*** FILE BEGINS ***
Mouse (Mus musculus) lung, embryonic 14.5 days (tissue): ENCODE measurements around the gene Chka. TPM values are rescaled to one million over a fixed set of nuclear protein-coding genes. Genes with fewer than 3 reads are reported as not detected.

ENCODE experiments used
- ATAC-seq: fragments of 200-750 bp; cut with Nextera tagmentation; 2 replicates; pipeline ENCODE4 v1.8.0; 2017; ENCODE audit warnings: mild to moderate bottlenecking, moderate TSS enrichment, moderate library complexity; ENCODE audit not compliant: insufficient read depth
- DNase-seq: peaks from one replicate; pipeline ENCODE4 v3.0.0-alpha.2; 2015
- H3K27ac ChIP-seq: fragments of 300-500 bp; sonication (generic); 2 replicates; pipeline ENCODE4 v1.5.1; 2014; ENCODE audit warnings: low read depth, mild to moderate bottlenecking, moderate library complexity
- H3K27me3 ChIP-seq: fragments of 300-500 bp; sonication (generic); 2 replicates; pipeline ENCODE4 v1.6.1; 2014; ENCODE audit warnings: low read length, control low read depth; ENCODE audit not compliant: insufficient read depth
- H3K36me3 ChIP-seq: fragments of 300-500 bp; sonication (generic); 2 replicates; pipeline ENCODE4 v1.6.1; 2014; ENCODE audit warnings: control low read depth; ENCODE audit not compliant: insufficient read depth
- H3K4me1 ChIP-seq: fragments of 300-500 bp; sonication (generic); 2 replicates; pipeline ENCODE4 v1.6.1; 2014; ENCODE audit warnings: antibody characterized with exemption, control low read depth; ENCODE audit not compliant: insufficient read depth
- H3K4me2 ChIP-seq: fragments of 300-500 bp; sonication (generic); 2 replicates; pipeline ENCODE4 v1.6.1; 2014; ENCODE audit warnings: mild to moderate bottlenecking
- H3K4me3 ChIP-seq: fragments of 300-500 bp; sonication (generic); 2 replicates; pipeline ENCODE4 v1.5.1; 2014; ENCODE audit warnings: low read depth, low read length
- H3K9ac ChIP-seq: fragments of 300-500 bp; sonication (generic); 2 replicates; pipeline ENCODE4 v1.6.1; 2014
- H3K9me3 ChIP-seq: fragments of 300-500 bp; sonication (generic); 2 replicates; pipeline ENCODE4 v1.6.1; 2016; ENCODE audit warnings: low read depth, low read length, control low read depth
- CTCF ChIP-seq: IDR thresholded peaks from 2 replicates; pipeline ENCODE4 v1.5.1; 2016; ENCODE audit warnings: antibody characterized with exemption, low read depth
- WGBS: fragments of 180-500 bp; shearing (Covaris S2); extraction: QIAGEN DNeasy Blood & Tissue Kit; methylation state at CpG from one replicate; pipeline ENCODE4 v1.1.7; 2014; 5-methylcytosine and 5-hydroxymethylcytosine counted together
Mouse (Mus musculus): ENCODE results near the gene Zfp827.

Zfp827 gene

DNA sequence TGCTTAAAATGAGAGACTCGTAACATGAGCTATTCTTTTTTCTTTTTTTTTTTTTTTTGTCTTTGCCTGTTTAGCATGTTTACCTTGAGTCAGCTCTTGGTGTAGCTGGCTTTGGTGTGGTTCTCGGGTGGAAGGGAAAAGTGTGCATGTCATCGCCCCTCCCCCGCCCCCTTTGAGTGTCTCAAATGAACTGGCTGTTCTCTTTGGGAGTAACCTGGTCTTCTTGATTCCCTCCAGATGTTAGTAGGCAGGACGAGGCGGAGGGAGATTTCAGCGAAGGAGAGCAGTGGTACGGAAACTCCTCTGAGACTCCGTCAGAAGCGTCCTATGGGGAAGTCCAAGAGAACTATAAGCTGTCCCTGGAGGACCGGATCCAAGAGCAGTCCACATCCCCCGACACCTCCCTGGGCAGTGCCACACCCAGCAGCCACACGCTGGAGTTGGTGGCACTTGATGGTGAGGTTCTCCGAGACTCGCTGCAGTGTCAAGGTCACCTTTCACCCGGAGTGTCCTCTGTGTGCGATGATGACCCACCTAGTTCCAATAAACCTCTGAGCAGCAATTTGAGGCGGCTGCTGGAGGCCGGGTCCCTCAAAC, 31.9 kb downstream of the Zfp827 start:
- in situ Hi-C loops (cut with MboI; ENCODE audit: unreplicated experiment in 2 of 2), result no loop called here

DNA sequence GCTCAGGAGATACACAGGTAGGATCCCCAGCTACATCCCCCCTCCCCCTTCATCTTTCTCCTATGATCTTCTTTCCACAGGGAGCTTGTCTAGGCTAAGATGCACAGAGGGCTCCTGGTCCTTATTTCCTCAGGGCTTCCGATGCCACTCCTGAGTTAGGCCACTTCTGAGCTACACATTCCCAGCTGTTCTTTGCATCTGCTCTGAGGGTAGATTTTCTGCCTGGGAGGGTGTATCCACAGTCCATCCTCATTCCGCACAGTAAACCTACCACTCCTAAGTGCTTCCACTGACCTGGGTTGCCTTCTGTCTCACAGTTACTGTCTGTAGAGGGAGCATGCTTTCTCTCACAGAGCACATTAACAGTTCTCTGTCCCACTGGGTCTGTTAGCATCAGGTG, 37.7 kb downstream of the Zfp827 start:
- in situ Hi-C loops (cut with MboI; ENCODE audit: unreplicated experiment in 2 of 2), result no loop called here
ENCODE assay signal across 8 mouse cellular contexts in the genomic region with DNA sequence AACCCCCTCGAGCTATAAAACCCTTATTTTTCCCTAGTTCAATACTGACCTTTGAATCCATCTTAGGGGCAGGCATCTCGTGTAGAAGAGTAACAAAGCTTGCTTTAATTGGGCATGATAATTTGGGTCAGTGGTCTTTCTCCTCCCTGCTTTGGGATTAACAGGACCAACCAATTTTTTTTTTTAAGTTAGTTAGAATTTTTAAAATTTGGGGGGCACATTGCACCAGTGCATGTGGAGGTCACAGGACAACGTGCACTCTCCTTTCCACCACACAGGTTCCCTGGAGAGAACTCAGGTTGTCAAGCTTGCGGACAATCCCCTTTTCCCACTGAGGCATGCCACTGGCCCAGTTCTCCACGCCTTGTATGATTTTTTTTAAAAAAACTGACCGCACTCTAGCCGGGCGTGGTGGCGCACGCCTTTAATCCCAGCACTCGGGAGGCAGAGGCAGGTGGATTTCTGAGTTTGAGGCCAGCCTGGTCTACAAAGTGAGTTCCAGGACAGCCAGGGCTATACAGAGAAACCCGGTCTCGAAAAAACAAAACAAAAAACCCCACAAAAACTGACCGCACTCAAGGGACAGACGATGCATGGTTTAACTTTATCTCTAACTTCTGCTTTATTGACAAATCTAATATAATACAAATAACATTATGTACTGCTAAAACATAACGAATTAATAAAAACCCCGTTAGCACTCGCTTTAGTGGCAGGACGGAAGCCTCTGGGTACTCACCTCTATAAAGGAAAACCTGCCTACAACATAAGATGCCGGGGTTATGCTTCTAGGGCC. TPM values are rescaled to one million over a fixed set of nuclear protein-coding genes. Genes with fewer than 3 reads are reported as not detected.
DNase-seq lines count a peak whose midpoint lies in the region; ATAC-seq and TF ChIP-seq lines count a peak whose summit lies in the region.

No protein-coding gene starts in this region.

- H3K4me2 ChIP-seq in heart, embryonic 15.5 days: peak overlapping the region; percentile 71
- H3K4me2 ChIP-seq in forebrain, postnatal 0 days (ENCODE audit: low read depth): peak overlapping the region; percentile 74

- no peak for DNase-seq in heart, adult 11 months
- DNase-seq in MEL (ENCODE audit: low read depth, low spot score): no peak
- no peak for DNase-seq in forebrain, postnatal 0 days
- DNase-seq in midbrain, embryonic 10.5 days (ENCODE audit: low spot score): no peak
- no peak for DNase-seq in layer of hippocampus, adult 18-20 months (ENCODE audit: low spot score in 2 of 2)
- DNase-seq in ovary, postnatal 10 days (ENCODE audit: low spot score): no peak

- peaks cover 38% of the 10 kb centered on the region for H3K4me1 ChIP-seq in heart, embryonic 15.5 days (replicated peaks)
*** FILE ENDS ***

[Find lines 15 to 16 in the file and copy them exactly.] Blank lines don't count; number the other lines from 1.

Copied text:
Mouse (Mus musculus): ENCODE results near the gene Zfp827.

Zfp827 gene